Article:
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"History of Eau Claire County Wisconsin, 1914, Past and Present"


Chapter  38 - Eau Claire Churches

The First Presbyterian Church

(-as transcribed from pages 515 - 517)
 

In August and September of 1856 Rev. W. W. McNair, of the Presbytery of Winnebago, was employed by the Board of Home Missions to explore that part of Wisconsin lying between the Wisconsin and Mississippi rivers. In this work Mr. McNair visited Eau Claire and Chippewa Falls and preached at both places. He returned in the spring of the next year and in July, 1857, the following named persons were organized by him into the First Presbyterian Church, of Eau Claire, under the jurisdiction of the Chippewa Presbytery: Mr. and Mrs. Jacob S. Cook, Mr. and Mrs. Wells, Mr. McVickar, Mr. Donald Kennedy, Mrs. Hendershot, Mrs. O. H. Ingram, Mrs. Silvers, Mrs. Charity McNair and Mrs. Bissell. During this year Mr. McNair and Mr. Kidder, pastor of the Congregational Church, preached alternately in Reed's Hall in an unfinished schoolhouse and other temporary quarters. Meanwhile, through the liberality of the early village proprietors and the united efforts of the pastors and their followers, a substantial church edifice had been erected at a cost of $4,000 on the corner of Barstow and Emery streets, and was dedicated on the first Sabbath of 1858. Considerable growth in membership followed, and on January 1, 1860, the first session was selected which, by public vote, comprised the following officers: Elders, Joseph G. Thorp and Charles Pringle; deacons, Donald Kennedy and J. C. Callahan, who were duly ordained the following Sabbath. Rev. Mr. McNair closed his labor in Eau Claire on January 1, 1865, after a pastorate of nearly nine years in which he had greatly endeared himself to the church and the community. He spent the remainder of his life, over thirty years, in ministering to the spiritual life of the Italians, whom he found among the mines in eastern Pennsylvania and in New Jersey. Through his efforts a chapel was erected and most efficient Christian work was carried on at Audenride and in its neighborhood. Mr. McNair and his wife had visited Italy and gained a knowledge of the language and the customs of the people, which was of much value combined with their love and their tactful zeal in winning the hearts and the reverent attention of these alien laborers on our eastern shores. The missionary spirit which actuated him in the Wisconsin valley was the same potent influence in the mining district of Pennsylvania, and his reward was not delayed for he had the hearty co-operation of fellow workers in Italy, and in his lifetime saw abundant harvest. Mr. McNair was succeeded by Rev. William H. Lockwood, who was pastor for twenty-five years, which is evidence as to the sincerity and efficiency of his work. He possessed a clear, philosophical mind, well stored with learning, and a heart filled with true brotherly love, and many who had been led to Christ through his ministrations, could testify to the spirit of charity, the divine grace possessed by their loved pastor. Mr. Lockwood was followed in 1890 by Rev. William N. Sloan, an able minister and a good financier, and during his pastorate a second Presbyterian church was organized, which has, however, since become a mission of the first church. As the church building was now old and a too limited capacity to house the large membership of the church and auxiliary societies, a new and modern edifice was begun in the fall of 1891 upon the site of the old one which had been removed, and this was dedicated in the Fall of 1892.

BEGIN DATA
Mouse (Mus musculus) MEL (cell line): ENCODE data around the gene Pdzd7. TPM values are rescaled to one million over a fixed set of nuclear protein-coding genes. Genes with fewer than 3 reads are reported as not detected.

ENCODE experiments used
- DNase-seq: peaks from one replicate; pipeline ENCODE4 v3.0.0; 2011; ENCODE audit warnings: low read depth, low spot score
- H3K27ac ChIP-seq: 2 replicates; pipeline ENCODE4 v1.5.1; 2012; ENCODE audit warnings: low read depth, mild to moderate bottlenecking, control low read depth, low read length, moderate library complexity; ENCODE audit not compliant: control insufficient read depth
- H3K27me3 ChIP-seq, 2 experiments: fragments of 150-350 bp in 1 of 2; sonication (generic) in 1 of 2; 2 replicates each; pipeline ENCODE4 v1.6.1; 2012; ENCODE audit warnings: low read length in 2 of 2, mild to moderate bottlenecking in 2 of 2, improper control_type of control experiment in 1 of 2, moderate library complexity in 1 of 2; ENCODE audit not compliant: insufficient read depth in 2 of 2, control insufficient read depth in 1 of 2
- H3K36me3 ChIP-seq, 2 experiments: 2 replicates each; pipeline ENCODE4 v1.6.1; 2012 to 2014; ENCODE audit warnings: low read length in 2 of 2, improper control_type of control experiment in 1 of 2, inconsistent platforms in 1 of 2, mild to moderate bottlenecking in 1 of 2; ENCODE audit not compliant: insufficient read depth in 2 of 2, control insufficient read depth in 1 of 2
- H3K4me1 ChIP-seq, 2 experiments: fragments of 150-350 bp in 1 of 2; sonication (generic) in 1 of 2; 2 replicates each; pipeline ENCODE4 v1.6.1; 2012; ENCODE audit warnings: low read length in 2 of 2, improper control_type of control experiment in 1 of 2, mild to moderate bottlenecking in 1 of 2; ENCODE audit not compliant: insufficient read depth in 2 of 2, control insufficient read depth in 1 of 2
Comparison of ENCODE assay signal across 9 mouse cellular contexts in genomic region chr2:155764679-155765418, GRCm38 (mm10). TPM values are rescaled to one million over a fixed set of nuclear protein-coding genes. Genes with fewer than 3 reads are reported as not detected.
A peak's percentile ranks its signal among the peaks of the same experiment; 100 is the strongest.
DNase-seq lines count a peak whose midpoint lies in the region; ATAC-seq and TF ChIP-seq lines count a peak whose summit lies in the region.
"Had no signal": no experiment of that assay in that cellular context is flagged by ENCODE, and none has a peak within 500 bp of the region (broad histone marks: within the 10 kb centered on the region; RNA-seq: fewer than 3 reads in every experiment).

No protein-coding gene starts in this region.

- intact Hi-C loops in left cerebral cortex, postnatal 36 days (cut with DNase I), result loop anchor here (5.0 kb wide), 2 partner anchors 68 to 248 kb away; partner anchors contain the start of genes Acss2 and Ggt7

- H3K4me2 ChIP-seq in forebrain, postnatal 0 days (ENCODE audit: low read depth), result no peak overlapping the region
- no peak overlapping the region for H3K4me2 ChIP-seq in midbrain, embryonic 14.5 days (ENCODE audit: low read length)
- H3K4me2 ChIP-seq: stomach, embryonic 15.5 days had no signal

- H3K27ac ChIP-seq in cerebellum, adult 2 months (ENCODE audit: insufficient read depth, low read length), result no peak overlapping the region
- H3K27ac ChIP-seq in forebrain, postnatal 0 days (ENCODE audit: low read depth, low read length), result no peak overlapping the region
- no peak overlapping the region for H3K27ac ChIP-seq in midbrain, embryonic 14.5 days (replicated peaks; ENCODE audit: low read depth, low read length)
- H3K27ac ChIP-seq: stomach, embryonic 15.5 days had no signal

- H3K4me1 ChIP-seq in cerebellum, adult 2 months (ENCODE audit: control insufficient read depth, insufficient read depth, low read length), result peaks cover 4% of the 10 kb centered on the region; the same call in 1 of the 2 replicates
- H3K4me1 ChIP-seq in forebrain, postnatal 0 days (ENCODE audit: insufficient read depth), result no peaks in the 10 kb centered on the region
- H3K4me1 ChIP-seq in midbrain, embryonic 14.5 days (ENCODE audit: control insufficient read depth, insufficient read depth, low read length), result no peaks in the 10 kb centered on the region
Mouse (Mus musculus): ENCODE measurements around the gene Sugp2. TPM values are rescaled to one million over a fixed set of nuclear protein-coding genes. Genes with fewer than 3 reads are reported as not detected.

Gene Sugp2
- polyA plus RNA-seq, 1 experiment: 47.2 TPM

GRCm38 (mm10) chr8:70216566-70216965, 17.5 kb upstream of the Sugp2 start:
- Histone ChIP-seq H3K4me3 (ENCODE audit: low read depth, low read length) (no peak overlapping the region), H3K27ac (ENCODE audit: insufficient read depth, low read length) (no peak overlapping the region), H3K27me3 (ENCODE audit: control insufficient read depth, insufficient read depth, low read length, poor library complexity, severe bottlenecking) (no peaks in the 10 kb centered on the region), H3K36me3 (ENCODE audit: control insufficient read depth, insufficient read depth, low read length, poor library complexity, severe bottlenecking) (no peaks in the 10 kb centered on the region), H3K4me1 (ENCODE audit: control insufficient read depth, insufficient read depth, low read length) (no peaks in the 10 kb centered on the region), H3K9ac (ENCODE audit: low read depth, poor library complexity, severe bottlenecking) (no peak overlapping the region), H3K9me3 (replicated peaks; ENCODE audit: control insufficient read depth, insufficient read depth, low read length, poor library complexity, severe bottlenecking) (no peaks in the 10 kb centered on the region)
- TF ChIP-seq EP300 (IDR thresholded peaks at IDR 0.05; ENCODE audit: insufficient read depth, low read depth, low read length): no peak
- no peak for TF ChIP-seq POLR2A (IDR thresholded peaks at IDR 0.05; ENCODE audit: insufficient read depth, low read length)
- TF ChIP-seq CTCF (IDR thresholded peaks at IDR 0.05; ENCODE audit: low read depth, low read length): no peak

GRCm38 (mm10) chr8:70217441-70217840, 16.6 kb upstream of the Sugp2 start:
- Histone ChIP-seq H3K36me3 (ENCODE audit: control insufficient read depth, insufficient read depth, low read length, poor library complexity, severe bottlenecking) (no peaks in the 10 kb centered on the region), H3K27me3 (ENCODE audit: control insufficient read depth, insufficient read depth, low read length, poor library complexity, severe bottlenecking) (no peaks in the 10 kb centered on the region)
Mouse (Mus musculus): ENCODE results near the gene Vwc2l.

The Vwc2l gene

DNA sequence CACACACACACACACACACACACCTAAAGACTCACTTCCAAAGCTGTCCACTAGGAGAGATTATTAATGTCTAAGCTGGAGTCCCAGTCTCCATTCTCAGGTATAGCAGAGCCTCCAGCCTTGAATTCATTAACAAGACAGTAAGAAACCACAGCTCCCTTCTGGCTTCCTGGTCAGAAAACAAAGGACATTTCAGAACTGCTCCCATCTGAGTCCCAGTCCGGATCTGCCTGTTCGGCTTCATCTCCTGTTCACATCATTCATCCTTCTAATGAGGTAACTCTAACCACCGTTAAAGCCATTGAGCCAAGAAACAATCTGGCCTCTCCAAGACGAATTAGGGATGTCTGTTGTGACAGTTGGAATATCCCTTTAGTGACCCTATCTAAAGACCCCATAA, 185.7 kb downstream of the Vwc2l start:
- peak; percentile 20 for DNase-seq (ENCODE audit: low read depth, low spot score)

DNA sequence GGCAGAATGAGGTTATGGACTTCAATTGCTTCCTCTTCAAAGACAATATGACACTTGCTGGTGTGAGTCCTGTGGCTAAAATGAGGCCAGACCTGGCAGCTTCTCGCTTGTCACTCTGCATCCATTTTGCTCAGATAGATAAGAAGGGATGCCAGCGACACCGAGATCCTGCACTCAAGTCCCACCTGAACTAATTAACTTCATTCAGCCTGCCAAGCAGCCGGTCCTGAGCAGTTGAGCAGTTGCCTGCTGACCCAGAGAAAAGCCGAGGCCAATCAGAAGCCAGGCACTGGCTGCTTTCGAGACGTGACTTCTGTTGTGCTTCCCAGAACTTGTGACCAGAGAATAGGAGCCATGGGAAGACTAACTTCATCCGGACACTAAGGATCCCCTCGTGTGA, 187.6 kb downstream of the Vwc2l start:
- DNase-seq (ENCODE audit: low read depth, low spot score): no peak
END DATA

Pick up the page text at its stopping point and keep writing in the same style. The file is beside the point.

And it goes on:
On October 6, 1898, after eight and one-half years of very active work in which a large addition had been made to the membership, Dr. Sloan accepted a call to Helena, Montana, and his place was filled by Rev. Lathrop C. Grant, of Hamilton, New York, in February, 1899. After nearly seven years of active service, in which he had become identified as one of Eau Claire's most effective workers in behalf of the city's poor, and had increased the membership of the church considerably, Mr. Grant requested the session to unite with him in asking the presbytery of Chippewa to dissolve its pastoral relations with this church. Many promises of earnest support, and more faithful attendance were made by men of the church and congregation, and the public ballot was in favor of his remaining, but the presbytery declared the pulpit vacant, and Mr. Grant accepted a call to the First Congregational church, of Menomonie, Wisconsin, in January, 1906.

Rev. John McCoy, of Appleton, Wisconsin, began his pastorate in March, 1906, and though a scholarly man, good orator and sincere minister, he remained but two years and three months. Rev. Carlton L. Koons, of Baraboo, Wisconsin, became the pastor in November, 1908. During his four years' stay, exceptionally good work was done among the young, such as the reorganizing of the Young People's Christian Endeavor Society, the grading of the Sabbath School, and the organizing of several new clubs.

A legacy of nearly twenty thousand dollars, bequeathed by the late Conway B. Daniels, made possible the erection of a beautiful manse located on South Farwell street, the renovating and refurnishing of the church building, and other improvements being advisable. These and work already done have made this one of the most beautiful and modern sanctuaries in the city. Rev. William T. Angus, the present pastor, came to the church in 1912, and all departments of the organization are prospering under his administration.

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